As part of our safeguarding procedures we will also ensure that staff and students are safeguarded from sexual exploitation.
Action should be taken if the staff member has reason to believe that there is a severe, adverse effect on the behaviour and emotional development of a child, caused by persistent or severe ill treatment or rejection.
This may include extremes of discipline where a child is shouted at or put down on a consistent basis, lack of emotional attachment by a parent, or it may include parents or carers placing inappropriate age or developmental expectations upon them. Emotional abuse may also be imposed through the child witnessing domestic abuse and alcohol and drug misuse by adults caring for them.
The child is likely to show extremes of emotion with this type of abuse. This may include shying away from an adult who is abusing them, becoming withdrawn, aggressive or clingy in order to receive their love and attention. This type of abuse is harder to identify as the child is not likely to show any physical signs.
Action should be taken if the staff member has reason to believe that there has been any type of neglect of a child (for example, by exposure to any kind of danger, including cold, starvation or failure to seek medical treatment, when required, on behalf of the child), which results in serious impairment of the child's health or development, including failure to thrive.
Signs may include a child persistently arriving at nursery unwashed or unkempt, wearing clothes that are too small (especially shoes that may restrict the child’s growth or hurt them), arriving at nursery in the same nappy they went home in or a child having an illness or identified special educational need or disability that is not being addressed by the parent. A child may also be persistently hungry if a parent is withholding food or not providing enough for a child’s needs.
Neglect may also be shown through emotional signs, e.g. a child may not be receiving the attention they need at home and may crave love and support at nursery. They may be clingy and emotional. In addition, neglect may occur through pregnancy as a result of maternal substance abuse.
We look at these areas as a child protection concern. Please refer to the separate policy for further details on this.
All staff have a responsibility to report safeguarding concerns and suspicions of abuse. These concerns will be discussed with the designated safeguarding lead (DSL) as soon as possible.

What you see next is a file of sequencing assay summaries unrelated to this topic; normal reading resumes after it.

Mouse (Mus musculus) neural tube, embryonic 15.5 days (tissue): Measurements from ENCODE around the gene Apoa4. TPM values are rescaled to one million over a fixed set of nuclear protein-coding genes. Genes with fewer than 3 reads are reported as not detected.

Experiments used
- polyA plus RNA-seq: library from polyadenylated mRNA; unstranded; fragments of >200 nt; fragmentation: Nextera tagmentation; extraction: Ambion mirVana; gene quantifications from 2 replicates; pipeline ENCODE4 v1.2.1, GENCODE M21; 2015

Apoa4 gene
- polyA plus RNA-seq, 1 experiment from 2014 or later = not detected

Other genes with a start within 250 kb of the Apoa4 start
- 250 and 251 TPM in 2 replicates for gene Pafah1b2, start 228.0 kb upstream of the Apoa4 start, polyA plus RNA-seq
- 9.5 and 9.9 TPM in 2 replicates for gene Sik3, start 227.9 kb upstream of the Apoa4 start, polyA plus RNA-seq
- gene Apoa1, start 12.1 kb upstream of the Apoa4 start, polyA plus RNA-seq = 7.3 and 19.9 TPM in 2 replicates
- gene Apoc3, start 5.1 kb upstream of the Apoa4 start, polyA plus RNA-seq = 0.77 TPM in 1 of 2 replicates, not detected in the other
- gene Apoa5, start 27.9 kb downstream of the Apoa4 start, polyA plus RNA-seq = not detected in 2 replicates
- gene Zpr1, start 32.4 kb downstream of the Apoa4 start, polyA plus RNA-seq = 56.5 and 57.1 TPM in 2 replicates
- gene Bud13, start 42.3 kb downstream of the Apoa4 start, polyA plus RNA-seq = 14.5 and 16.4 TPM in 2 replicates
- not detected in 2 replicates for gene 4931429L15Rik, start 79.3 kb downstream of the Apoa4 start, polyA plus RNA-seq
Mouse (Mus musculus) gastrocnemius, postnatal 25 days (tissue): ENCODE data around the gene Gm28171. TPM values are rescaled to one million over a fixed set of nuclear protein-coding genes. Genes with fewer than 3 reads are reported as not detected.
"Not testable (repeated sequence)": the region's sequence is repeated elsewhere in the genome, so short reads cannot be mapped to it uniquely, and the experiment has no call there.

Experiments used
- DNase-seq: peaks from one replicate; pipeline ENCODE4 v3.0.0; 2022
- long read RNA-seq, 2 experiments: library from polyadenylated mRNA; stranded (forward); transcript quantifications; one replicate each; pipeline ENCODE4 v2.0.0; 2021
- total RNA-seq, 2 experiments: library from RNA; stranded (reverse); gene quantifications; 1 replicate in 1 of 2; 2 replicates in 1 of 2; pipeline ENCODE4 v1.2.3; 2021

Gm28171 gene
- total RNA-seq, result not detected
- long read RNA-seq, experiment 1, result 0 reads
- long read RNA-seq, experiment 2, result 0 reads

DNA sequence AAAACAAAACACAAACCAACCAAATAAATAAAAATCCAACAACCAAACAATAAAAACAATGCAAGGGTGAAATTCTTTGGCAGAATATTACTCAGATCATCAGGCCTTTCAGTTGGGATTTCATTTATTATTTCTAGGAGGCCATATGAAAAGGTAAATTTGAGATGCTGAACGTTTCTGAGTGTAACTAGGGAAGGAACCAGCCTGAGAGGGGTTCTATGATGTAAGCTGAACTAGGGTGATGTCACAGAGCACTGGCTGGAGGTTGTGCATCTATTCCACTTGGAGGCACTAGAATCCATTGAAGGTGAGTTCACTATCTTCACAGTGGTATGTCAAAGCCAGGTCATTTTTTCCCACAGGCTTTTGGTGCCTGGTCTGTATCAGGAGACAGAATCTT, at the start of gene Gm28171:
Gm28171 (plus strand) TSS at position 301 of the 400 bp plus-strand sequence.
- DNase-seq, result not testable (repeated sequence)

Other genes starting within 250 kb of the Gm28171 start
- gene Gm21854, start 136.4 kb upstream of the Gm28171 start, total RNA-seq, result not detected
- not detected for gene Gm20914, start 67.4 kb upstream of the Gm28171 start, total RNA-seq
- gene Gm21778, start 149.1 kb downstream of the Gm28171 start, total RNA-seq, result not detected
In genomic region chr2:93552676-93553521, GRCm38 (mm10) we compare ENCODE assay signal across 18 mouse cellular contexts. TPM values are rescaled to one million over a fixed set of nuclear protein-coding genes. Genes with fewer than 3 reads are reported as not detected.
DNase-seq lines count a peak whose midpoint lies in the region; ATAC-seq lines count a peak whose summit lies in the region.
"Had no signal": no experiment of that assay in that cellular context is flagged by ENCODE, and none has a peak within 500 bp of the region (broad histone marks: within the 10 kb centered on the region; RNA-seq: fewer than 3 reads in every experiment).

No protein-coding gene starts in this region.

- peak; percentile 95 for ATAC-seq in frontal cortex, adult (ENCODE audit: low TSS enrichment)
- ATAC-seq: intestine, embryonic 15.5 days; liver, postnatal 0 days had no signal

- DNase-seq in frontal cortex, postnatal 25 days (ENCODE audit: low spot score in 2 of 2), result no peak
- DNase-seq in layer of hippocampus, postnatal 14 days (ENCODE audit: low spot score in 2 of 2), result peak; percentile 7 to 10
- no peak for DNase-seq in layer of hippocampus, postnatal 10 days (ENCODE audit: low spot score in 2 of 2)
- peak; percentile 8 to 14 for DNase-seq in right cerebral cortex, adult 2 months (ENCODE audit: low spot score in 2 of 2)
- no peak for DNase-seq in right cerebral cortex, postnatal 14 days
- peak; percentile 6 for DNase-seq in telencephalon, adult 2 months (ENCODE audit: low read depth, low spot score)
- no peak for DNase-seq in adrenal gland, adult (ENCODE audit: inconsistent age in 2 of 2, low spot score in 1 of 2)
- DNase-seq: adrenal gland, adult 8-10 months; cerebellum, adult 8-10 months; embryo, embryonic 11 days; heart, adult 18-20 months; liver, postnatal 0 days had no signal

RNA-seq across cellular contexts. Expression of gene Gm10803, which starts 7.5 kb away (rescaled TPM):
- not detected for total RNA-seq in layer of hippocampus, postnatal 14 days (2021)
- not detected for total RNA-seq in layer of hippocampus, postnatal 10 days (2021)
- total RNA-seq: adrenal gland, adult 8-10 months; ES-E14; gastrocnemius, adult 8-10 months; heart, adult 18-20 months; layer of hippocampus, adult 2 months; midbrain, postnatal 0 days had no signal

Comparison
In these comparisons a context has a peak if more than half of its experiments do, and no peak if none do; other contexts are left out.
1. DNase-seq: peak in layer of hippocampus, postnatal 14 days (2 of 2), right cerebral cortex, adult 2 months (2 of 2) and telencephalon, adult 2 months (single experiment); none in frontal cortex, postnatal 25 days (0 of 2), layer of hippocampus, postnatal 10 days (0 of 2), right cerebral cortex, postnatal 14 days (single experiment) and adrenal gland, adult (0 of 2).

The designated safeguarding lead will:
Keeping children safe is our highest priority and if, for whatever reason, staff do not feel able to report concerns to the DSL or deputy DSL they should call the Local Authority children’s social care team or the NSPCC and report their concerns anonymously.
These contact numbers are displayed
Manchester: 0161 234 5001
NSPCC 0808 800 5000
Staff should make an objective record of any observation or disclosure, supported by the nursery manager or designated safeguarding lead (DSL). This record should include:
These records should be signed by the person reporting this and the manager/DSL, dated and kept in a separate confidential file.
If a child starts to talk to an adult about potential abuse it is important not to promise the child complete confidentiality. This promise cannot be kept. It is vital that the child is allowed to talk openly and disclosure is not forced or words put into the child’s mouth. As soon as possible after the disclosure details must be logged accurately.
It may be thought necessary that through discussion with all concerned the matter needs to be raised with the local authority children’s social care team and Ofsted. Staff involved may be asked to supply details of any information/concerns they have with regard to a child. The nursery expects all members of staff to co-operate with the local authority children’s social care, police, and Ofsted in any way necessary to ensure the safety of the children.
Staff must not make any comments either publicly or in private about the supposed or actual behaviour of a parent or member of staff.
Parents are normally the first point of contact. If a suspicion of abuse is recorded, parents are informed at the same time as the report is made, except where the guidance of the local authority children’s social care team/police does not allow this. This will usually be the case where the parent or family member is the likely abuser or where a child may be endangered by this disclosure. In these cases the investigating officers will inform parents.
All suspicions, enquiries and external investigations are kept confidential and shared only with those who need to know. Any information is shared in line with guidance from the local authority.
The nursery takes every step in its power to build up trusting and supportive relations among families, staff, students and volunteers within the nursery.
The nursery continues to welcome the child and the family whilst enquiries are being made in relation to abuse in the home situation. Parents and families will be treated with respect in a non-judgmental manner whilst any external investigations are carried out in the best interest of the child.
Confidential records kept on a child are shared with the child's parents or those who have parental responsibility for the child, only if appropriate in line with guidance of the local authority with the proviso that the care and safety of the child is paramount. We will do all in our power to support and work with the child's family.